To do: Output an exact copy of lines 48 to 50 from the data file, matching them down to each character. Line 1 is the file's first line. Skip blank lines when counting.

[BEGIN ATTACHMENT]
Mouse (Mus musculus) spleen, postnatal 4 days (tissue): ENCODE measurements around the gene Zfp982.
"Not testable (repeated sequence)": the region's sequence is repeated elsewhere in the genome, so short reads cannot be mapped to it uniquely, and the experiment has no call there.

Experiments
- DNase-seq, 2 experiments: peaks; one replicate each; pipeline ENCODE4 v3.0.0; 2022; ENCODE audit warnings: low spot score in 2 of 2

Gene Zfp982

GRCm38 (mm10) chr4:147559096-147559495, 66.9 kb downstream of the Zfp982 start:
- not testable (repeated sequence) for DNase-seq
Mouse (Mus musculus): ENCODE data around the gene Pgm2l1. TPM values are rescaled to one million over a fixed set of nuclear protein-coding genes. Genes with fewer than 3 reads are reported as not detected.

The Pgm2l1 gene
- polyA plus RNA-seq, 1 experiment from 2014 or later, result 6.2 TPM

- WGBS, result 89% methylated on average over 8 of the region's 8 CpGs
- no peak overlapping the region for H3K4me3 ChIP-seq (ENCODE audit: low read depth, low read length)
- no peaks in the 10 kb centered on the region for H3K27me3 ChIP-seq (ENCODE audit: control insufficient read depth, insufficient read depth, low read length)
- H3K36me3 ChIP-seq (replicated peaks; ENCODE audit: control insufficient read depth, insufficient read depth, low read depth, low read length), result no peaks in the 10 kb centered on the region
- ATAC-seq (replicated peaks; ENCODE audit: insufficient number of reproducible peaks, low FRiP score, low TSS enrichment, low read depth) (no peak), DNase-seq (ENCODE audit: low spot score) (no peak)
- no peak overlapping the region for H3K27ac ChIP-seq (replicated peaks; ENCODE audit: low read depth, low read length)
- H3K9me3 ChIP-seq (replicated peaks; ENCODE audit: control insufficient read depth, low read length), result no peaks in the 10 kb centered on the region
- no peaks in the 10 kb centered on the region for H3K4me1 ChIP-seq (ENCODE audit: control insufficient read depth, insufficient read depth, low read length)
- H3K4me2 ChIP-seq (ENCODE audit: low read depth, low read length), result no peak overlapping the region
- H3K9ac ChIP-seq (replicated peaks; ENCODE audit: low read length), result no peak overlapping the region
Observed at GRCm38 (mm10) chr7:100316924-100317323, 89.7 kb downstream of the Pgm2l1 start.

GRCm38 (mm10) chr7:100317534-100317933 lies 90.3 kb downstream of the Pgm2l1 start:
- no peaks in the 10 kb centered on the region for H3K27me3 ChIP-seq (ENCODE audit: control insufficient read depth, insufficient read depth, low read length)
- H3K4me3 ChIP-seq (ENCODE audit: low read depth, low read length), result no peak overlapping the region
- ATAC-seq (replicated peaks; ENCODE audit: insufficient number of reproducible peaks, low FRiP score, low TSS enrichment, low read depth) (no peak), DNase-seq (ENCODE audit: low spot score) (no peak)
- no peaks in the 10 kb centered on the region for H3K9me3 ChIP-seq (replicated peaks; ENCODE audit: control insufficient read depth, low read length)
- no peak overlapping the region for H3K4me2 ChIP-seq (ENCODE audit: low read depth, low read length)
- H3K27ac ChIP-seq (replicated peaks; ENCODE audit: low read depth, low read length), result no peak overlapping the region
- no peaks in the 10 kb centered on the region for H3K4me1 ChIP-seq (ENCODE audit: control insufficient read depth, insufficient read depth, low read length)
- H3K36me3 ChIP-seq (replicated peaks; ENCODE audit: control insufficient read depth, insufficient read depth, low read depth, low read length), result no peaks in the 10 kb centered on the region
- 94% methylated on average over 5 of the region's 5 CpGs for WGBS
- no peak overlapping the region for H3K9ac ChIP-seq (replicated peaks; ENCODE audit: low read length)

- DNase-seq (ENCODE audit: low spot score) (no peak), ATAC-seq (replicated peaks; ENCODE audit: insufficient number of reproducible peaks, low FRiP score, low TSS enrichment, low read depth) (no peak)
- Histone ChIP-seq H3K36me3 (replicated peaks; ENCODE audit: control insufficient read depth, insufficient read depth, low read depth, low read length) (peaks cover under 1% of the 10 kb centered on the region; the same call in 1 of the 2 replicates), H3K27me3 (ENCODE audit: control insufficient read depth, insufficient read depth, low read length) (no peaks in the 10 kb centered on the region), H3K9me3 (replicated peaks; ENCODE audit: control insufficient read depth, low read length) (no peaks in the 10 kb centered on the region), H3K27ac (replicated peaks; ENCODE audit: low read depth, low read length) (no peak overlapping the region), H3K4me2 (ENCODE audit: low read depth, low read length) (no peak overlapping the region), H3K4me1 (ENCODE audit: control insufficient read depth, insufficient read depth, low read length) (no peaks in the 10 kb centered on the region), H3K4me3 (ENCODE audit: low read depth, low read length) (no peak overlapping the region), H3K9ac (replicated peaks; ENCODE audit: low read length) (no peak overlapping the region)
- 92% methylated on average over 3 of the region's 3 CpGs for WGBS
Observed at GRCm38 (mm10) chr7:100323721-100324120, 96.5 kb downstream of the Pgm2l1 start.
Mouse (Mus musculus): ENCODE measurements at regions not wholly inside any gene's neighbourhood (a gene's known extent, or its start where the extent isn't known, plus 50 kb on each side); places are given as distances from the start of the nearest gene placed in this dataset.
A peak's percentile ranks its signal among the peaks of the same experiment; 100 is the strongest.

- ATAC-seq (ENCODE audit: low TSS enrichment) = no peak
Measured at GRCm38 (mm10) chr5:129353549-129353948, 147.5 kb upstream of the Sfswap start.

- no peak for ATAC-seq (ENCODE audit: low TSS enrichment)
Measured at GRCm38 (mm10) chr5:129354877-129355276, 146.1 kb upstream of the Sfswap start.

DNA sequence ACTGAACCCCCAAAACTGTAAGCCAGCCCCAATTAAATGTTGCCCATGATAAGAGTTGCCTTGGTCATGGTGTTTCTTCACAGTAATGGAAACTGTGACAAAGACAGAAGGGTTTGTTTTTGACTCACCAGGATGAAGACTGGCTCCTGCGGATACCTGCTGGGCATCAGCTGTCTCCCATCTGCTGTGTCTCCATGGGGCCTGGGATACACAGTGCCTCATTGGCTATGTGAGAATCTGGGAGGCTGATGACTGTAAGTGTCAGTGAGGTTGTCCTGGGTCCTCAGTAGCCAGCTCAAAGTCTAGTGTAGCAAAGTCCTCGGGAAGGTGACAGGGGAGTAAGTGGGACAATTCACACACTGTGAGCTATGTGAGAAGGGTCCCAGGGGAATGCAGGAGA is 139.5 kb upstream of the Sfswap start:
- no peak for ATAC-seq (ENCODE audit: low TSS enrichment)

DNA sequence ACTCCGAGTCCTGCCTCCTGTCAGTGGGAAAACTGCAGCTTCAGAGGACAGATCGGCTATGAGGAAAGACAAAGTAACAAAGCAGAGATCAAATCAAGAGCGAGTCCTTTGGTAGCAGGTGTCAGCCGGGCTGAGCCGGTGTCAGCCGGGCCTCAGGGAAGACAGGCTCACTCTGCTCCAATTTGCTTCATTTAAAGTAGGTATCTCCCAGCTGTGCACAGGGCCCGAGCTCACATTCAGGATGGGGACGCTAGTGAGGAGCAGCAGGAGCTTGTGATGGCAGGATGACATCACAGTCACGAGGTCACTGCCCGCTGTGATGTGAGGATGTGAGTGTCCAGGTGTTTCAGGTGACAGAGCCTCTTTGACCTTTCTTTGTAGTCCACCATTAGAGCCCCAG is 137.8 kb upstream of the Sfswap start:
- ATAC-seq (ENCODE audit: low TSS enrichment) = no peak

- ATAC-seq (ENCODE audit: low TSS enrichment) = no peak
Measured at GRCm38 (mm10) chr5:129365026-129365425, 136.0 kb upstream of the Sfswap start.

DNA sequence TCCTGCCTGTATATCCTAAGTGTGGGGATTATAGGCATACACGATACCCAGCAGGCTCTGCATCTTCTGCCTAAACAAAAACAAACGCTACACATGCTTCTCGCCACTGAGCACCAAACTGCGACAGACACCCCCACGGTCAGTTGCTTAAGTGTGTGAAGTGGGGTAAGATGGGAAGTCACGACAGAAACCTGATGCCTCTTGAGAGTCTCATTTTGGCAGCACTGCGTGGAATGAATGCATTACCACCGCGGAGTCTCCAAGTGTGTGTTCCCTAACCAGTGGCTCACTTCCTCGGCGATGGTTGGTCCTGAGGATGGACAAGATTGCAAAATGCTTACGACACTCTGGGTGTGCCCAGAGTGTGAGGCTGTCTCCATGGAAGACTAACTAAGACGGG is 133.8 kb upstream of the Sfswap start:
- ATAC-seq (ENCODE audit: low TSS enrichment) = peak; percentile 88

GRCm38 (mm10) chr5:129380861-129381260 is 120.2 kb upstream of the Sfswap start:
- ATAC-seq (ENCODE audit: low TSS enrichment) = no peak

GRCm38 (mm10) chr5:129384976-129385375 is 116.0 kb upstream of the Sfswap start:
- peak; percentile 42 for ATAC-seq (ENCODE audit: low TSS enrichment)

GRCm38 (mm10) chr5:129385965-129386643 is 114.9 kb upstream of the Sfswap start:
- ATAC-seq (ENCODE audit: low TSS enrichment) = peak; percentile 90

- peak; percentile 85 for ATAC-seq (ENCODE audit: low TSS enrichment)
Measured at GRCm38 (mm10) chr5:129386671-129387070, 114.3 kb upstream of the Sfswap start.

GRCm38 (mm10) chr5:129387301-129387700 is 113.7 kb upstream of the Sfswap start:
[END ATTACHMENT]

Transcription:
Measured at GRCm38 (mm10) chr5:129365026-129365425, 136.0 kb upstream of the Sfswap start.

DNA sequence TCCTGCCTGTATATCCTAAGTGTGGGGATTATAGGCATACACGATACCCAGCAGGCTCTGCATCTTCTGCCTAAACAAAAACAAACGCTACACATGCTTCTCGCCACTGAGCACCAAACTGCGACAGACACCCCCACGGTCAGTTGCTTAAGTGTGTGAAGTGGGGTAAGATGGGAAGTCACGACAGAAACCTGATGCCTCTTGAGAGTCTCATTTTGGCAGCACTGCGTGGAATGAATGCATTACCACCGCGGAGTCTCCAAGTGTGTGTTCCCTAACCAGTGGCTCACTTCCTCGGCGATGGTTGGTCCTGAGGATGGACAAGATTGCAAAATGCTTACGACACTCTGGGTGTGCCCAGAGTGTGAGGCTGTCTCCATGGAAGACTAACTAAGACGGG is 133.8 kb upstream of the Sfswap start:
- ATAC-seq (ENCODE audit: low TSS enrichment) = peak; percentile 88